Beyond that, one of the students who got an A said that their answer was to counsel the woman to violate the court order and flee the country, and that they gave that answer because they knew it was what the professor wanted to hear.
That would be really interesting, if you weren't just pulling it out of your ass. Here's the actual quote from the article:
One of the students who got an A said, "I told them she needed to engage in civil disobedience and seriously consider leaving the country," adding, "I knew what I needed to write."
Also, as I pointed out before, the exam has a very oddly worded premise, which is that Lisa asked you to advise her "as a friend who is a Christian lawyer." As the article points out, they probably could have done a better job at dicing out the professional ethical and normative moral aspects of the issue. But it still doesn't seem that they're actually teaching students, as lawyers, to counsel a client to commit a crime. According to the article, Liberty Counsel insists they never counseled Lisa to disobey the law (whether you believe them or not, that's what they've said anyway, and the guy teaching the class is one of the partners in the firm).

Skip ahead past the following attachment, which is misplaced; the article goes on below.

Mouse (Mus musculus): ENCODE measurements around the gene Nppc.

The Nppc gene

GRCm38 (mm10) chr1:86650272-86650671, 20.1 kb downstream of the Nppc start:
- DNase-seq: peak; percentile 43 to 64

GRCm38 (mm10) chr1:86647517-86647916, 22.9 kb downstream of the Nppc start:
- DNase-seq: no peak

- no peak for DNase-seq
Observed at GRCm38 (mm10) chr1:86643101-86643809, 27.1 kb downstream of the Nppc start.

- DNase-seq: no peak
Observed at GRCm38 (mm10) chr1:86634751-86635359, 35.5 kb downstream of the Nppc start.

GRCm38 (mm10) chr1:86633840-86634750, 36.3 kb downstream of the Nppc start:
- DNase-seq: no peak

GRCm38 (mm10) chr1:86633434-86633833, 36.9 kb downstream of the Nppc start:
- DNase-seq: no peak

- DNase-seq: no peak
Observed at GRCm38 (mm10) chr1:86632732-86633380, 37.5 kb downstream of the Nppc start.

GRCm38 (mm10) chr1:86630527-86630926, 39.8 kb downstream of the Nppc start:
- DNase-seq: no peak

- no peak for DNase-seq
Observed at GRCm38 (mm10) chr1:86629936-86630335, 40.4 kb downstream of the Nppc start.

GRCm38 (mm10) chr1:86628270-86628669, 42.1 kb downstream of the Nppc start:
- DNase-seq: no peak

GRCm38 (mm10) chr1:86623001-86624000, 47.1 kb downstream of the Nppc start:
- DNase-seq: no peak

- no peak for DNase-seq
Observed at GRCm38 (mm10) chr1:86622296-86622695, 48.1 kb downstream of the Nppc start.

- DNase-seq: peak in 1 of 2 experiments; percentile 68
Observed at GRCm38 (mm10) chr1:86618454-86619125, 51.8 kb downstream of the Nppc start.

Do you even read these things before you respond, or do you just say what you think is going on?